Suggested Readings
 

 

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Religion: The Social Context summarizes a vast literature in the sociology of religion.  Below, I have chosen a few books and articles that are especially relevant to each chapter.  I have included a few works of fiction that illustrate social processes in religious life

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bulletChapter 1: The Sociological Perspective on Religion
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Clifford Geertz. "Religion as a Cultural System." Anthropological Approaches to the Study of Religion, Michael Banton, ed. London: Tavistock, 1966:1–46.

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Melford Spiro. "Religion: Problems of Definition and Explanation." Anthropological Approaches to the Study of Religion, Michael Banton, ed. London: Tavistock, 1966: 85–126.

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Arthur Greil and David G. Bromley, eds. Defining Religion: Critical Approaches to Drawing Boundaries between Sacred and Secular. Volume 10 of Religion and the Social Order . Stamford, CT: JAI Press, 2002.

bulletChapter 2: The Provision of Meaning and Belonging
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Peter L. Berger. The Sacred Canopy: Elements of a Sociological Theory of Religion. Garden City, N.Y.: Doubleday, 1967.
     Berger’s interpretation of the contemporary religious situation is based upon a carefully developed theory of identity.

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Thomas Luckmann. The Invisible Religion: The Problem of Religion in Modern Society. New York: Macmillan, 1967.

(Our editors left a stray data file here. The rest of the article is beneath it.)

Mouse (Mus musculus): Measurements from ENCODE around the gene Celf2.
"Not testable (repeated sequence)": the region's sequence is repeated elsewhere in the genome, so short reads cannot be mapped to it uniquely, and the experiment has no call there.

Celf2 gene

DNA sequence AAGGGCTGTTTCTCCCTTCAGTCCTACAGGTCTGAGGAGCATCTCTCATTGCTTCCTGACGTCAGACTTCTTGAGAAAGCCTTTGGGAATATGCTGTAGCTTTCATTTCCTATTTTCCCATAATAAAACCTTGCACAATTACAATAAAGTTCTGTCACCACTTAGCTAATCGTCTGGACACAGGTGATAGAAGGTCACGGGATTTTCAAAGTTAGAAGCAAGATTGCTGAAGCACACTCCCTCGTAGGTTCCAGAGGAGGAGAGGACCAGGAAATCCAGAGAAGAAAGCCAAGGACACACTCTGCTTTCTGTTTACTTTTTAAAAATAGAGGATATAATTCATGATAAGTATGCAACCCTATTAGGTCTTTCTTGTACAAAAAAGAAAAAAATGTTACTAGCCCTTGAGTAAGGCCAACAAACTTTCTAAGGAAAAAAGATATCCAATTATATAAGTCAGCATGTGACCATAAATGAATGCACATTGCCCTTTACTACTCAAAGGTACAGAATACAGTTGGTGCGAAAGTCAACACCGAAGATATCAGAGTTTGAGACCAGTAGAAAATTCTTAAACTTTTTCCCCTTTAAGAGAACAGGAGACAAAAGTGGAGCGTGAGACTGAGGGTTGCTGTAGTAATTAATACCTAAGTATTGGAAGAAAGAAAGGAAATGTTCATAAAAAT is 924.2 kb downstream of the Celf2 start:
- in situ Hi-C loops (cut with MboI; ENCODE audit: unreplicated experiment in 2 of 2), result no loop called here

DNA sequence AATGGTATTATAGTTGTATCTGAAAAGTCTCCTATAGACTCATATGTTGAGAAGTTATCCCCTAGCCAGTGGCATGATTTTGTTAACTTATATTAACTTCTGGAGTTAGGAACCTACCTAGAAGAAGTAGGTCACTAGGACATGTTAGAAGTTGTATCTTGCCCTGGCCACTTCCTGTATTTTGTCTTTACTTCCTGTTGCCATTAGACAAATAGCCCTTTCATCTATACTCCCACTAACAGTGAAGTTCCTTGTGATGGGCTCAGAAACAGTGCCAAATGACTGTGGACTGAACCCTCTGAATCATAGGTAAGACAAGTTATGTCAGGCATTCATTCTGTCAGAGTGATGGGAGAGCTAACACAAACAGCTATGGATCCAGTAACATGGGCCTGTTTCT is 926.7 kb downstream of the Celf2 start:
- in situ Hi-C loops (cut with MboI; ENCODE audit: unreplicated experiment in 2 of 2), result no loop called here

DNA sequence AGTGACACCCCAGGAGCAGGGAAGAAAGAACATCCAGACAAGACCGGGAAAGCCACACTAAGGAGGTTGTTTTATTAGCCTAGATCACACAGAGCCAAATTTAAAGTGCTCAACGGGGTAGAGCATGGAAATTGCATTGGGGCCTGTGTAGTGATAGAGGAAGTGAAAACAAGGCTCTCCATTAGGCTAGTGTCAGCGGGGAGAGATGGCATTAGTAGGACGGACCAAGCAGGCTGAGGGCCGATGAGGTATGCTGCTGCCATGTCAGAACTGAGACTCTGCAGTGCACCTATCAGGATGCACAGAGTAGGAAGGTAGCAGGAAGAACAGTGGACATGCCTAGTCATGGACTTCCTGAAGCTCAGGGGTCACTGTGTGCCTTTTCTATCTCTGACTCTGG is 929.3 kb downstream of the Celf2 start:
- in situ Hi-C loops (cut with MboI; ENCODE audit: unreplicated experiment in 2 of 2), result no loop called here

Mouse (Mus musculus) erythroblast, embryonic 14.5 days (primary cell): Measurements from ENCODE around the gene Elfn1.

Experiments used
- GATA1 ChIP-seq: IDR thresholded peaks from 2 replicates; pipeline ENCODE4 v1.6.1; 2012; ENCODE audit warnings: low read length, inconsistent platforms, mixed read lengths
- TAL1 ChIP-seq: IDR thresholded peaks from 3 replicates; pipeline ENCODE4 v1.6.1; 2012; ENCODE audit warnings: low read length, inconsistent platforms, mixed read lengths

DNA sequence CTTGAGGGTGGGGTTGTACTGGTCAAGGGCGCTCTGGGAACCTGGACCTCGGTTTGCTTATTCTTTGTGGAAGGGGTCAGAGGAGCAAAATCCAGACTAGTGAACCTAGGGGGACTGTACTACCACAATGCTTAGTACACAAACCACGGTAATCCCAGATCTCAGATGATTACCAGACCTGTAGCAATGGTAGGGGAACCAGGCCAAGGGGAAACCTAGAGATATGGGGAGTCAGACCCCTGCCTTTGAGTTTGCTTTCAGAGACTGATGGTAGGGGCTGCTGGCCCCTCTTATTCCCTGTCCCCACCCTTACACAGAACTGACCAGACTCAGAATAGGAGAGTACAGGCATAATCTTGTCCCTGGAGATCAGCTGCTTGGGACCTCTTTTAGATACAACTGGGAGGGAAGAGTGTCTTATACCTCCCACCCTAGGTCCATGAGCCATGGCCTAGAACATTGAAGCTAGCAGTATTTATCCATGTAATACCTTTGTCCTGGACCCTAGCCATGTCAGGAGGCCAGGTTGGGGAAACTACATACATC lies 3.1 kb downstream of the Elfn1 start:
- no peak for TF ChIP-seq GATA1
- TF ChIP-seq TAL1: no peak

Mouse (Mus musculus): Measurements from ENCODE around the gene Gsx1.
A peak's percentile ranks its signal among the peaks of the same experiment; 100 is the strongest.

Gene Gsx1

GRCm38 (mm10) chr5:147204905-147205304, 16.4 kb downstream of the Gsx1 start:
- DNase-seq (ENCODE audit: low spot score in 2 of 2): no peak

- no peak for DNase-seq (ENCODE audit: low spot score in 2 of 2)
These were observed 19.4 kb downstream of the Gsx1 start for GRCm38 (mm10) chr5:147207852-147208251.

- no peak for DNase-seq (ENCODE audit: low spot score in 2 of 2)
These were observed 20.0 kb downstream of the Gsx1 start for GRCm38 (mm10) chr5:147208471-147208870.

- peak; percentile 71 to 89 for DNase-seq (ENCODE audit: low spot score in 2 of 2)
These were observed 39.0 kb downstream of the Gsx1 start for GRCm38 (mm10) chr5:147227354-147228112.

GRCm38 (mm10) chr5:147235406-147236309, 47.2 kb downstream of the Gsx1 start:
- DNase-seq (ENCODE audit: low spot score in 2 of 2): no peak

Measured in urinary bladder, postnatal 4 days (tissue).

Luckmann develops a theory of modern religion, interpreting nonofficial religion, privatization, and individual religious forms.

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Thomas Robbins and Susan J. Palmer, eds. Millennium, Messiahs, and Mayhem: Contemporary Apocalyptic Movements. New York: Routledge, 1997.
     This collection includes several fascinating case studies in historical context, as well as theories of apocalypticism.

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Max Weber. The Sociology of Religion. Trans. E. Fischoff. Boston: Beacon, 1963 [1922].
     This book contains Weber’s mature thinking on several important aspects of religion, including theodicy, the idea of salvation, asceticism and mysticism, the role of the prophet, and the religion of nonprivileged classes.

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Walter M. Miller, Jr. A Canticle for Leibowitz. New York: Harold Matson, 1959.
     Describes the role of religion in regenerating civilization following nuclear war, how the Albertian Order of Leibowitz was founded, and how it struggled against the Dark Ages that followed the nuclear holocaust. The few artifacts upon which the new knowledge was built included sacred texts written by the Blessed Leibowitz, such as the following fragment: "Pound pastrami, can kraut, six bagels . . . ."

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Sheri S. Tepper. Raising the Stones. New York: Doubleday, 1990.
     Science fictional depiction of cosmic clashes of religions. Clever portrayal of patriarchal and dualistic religions. One finds oneself empathizing with the people whose god appears to be—well, a fungus.

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Kurt Vonnegut, Jr. Cat’s Cradle. Baltimore: Penguin, 1963.
     A science fiction account of the end of the world and the ultimate religious movement, Bokonism. Serious humor about the construction of sacred texts, symbols, and meaning.

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Elie Wiesel. Night. New York: Pyramid, 1960.
     A moving personal journal of the author’s experience as a child in a Nazi concentration camp. The issue of meaning is implicit and powerful.